Apple’s vision for tracking your health via an iPhone is expanding.
Some hospitals and electronic medical records companies have already begun using an Apple software platform called HealthKit to add extra detail to patient files. For example, patients can opt to automatically share readings from a home blood glucose monitor with their provider using the software. Apple and IBM are now working together to help health-care providers make sense of that data, and to do things like automatically offer advice to patients.
IBM has created a new online service, called Watson Health Cloud, designed to analyze data funneled through HealthKit. It is intended to help companies and researchers find medically useful patterns in data collected via Apple’s platform, and to build tools that offer personalized medical advice based on an individual’s HealthKit data.
One way that apps built on IBM’s new service could do that is by comparing data from an individual’s phone against piles of anonymized records from previous patients, says Steve Gold, a vice president in IBM’s Watson Group. “An app could tell me what actions I can take, personalized to my age, past conditions, and activity,” says Gold. “For example, ‘We know that people like you need to make sure to take a baby aspirin a day or eat less red meat.’ ”
Last week, IBM announced it had acquired a company, Explorys, which has a database of 50 million medical records that it uses to search for revealing patterns in patient care (see “The Health-Care Company IBM Needed”). IBM could also help health-care providers and researchers combine HealthKit data with information from genetic tests, says Gold. HealthKit does not yet handle genetic data, but IBM’s platform does. The company is also an investor in the genetic-testing company Pathway Genomics.
No Apple executive was available for comment in time for publication.
Apple’s HealthKit was announced in June 2014, and rolled out to iPhones with an update to Apple’s mobile operating system in September of that year. It creates a kind of information vault on a person’s iPhone that collates health data from a person’s Apple gadgets as well as other apps and medical devices, such as blood glucose monitors (see “Why Apple Wants to Help You Track Your Health”).
IBM plans to use its platform and HealthKit to offer apps for companies wishing to provide their employees with health advice. This is part of a deal IBM struck last year to sell Apple’s hardware, software, and compatible apps to businesses.
The collaboration with IBM is Apple’s first publicly announced HealthKit partnership focused purely on analyzing HealthKit data. The Watson Health Cloud is also designed to be compatible with ResearchKit, an Apple software platform that lets medical researchers collect data via iPhones.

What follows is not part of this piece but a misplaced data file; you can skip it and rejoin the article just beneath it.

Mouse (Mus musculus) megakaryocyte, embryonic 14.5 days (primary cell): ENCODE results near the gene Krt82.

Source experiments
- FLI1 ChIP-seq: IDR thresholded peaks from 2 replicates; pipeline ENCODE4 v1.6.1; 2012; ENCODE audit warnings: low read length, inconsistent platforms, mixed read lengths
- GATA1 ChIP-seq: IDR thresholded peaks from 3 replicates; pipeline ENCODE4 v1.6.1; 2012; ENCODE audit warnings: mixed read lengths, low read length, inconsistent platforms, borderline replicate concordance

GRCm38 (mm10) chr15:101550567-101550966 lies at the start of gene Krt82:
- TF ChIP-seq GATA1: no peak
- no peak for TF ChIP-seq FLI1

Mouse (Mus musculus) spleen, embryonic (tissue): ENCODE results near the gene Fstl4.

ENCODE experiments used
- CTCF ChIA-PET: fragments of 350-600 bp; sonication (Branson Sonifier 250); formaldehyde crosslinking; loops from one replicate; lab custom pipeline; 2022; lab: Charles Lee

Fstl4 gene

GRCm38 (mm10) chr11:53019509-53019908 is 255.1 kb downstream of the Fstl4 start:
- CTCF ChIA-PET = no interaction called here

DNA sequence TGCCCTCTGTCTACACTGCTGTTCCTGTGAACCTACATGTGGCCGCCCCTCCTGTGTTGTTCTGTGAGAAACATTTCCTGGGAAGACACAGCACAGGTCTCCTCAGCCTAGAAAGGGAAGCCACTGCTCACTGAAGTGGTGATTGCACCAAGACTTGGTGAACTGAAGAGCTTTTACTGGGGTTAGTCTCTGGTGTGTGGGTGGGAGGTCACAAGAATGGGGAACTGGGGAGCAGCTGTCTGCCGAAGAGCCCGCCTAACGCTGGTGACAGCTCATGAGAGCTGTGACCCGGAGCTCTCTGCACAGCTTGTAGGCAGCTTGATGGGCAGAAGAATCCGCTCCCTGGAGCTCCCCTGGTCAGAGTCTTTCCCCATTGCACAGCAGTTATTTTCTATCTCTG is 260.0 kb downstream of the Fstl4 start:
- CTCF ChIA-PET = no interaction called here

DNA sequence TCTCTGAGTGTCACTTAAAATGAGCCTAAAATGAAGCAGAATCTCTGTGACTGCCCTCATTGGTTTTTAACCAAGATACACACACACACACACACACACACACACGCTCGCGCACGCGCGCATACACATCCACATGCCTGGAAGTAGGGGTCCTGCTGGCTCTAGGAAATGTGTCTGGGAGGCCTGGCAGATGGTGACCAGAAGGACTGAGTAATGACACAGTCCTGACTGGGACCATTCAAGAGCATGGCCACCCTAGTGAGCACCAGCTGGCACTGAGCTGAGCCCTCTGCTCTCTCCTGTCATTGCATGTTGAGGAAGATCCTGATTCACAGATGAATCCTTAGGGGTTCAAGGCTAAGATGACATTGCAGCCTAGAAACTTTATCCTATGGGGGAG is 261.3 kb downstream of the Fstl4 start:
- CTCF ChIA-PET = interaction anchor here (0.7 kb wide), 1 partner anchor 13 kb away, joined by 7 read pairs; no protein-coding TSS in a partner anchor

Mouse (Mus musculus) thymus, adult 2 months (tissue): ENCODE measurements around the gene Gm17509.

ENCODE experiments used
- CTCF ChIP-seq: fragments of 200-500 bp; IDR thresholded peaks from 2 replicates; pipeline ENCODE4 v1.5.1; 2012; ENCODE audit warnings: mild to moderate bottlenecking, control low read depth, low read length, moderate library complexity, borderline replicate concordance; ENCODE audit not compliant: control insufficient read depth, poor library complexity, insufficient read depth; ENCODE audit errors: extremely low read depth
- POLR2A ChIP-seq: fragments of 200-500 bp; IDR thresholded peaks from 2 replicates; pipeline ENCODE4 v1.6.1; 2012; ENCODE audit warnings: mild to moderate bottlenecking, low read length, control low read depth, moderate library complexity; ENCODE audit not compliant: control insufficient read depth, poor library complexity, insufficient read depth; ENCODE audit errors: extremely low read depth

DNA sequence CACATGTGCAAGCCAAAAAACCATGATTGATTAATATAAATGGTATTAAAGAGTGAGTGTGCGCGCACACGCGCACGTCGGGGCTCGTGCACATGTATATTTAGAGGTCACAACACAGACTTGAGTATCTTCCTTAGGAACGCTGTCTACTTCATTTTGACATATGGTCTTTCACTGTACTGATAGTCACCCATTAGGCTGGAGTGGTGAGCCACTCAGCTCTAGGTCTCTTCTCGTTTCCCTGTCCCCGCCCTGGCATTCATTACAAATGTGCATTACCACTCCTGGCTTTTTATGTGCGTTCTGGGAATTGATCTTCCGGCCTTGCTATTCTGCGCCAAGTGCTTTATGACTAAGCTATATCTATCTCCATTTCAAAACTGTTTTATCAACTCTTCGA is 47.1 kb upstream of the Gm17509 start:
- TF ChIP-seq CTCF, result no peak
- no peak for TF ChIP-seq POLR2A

Compatibility with HealthKit and ResearchKit is a major selling point for the Watson Health Cloud, but it is designed to work with any source of data. Johnson & Johnson is using IBM’s service to build an app that acts as a personal coach to help people prepare for and recover from joint replacement surgery, for example, by tracking how many steps they take each day.
Marina Sirota, an assistant professor at the University of California, San Francisco, Institute for Computational Health, agrees that combining outside data sources with HealthKit, and providing automated analysis, could be very powerful. For example, it might uncover subgroups among people with the same condition who respond differently to the same treatment. “This data will allow us to understand disease better,” says Sirota.
However, researchers and doctors are only just starting to explore the usefulness of this kind of data, says Sirota. “We’ll have to start getting apps collecting data in different ways, and then start the research and analysis, which will inform development of new apps that could help patients,” she says.
The Watson Health Cloud is the main product of a new, 2,000-person business unit at IBM called Watson Health. Although named for the Watson question-answering software developed to compete on the game show Jeopardy!, not all of the unit’s offerings are based on that technology.
Watson beat human champions in 2011 using software that can digest human-readable text such as Wikipedia entries, and understand questions posed in natural language. Many applications of the Watson Health Cloud, including working on data from Apple’s HealthKit, will involve working with numerical data, using more conventional data analysis techniques.
But Gold says the cloud platform will also be able to draw on Watson’s language-understanding capabilities. That could help match up numerical data from HealthKit with information from doctor’s notes, he says.
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